Most goose species live in large flocks with a complex social structure, as there is evidence for extended family bonds and female-centred clan formation29,30. In general, the presence of offspring plays a major role in social relationships among individuals: families dominate pairs without goslings in aggressive encounters, and pairs tend to win over single birds31,32,33. Greylag geese (Anser anser) are long-lived (10 years and longer34,35) and lifelong monogamy is the rule (i.e. males and females associate year-round36). Outside the breeding season, greylag geese are highly gregarious with strong family bonds; fledged goslings remain with their parents until the next breeding season36. Within flocks, agonistic interactions between pairs, families and clans are common. Such agonistic and supportive social contexts strongly modulate both the hypothalamic-pituitary and the sympathetic-adrenergic stress responses37,38. The effect of social support depends on family size because, in greylag geese with offspring, the excretion of immune-reactive corticosterone metabolites decreases with the number of offspring17,38. Furthermore, social and environmental factors interact with the immune system, as manifest in individual haematology: haematocrit and differential leucocyte counts are contingent with a suite of individual (i.e. sex, age), social (i.e. pair-bond status, parental experience) and environmental factors (i.e. season)39,40. Finally, emotional social support, enjoyed by individuals in long-term social bonds, contributes to reducing long-term glucocorticoid levels and thereby may help avoid gastrointestinal diseases related to chronic stress41.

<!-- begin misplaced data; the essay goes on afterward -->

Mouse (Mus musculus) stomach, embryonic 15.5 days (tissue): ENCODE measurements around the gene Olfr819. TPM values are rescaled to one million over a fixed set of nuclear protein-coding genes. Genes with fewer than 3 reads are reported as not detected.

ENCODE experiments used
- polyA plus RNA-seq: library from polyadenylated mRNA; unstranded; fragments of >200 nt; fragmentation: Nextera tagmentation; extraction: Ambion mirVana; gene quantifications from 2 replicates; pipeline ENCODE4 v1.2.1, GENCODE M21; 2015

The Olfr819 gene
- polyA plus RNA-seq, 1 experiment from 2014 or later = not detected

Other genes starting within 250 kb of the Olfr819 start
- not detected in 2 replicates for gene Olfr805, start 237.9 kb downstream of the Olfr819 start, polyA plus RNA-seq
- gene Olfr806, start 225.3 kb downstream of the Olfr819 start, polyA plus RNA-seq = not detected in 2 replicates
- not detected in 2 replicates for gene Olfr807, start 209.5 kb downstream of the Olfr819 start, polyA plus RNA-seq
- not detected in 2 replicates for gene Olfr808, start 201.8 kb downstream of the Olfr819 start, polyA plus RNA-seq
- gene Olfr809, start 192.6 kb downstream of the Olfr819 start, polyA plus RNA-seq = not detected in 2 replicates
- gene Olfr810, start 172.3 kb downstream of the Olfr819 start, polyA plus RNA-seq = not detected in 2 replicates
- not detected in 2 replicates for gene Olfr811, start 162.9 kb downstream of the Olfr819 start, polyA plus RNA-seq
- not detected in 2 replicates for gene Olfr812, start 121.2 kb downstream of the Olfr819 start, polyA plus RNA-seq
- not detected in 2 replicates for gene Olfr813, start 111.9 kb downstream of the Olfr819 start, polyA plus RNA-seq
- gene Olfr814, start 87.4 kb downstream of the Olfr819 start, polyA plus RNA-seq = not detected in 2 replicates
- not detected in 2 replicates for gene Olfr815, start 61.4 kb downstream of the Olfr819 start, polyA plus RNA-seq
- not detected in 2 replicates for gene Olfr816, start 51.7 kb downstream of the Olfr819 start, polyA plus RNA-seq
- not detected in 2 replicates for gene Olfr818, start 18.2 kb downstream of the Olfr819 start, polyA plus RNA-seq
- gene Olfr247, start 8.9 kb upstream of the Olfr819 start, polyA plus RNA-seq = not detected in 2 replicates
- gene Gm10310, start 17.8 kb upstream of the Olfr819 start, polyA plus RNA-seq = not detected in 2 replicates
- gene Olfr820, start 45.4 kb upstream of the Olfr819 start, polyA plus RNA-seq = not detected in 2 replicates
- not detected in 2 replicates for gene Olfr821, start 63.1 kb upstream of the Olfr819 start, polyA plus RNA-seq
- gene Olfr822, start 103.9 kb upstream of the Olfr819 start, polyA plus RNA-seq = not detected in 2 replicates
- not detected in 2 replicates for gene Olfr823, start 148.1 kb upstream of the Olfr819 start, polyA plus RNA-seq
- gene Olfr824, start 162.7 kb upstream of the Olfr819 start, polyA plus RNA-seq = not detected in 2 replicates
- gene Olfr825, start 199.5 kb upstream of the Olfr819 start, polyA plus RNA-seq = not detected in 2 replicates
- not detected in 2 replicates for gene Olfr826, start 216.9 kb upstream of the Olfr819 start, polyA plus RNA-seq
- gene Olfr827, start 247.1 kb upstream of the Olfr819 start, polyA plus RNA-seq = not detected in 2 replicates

We suggest that, via such mechanisms, social context affects the digestive efficiency in the highly social greylag geese, which were a valuable model species for recent social complexity research42. In the present study, we investigated the potential link between digestion efficiency and social status in 38 individuals belonging to different social categories (i.e. paired individuals with and without goslings, unpaired ones and juveniles) of a semi-feral and individually marked flock of greylag geese in winter.
The study was conducted during 9 consecutive days in winter 2017, when the ground was fully covered with snow, i.e. no grassland accessible. This enabled us to standardize the quality of food available to the geese. The apparent digestibility of organic matter (ADOM) was assessed from individual droppings by using lignin as an internal marker in food and droppings.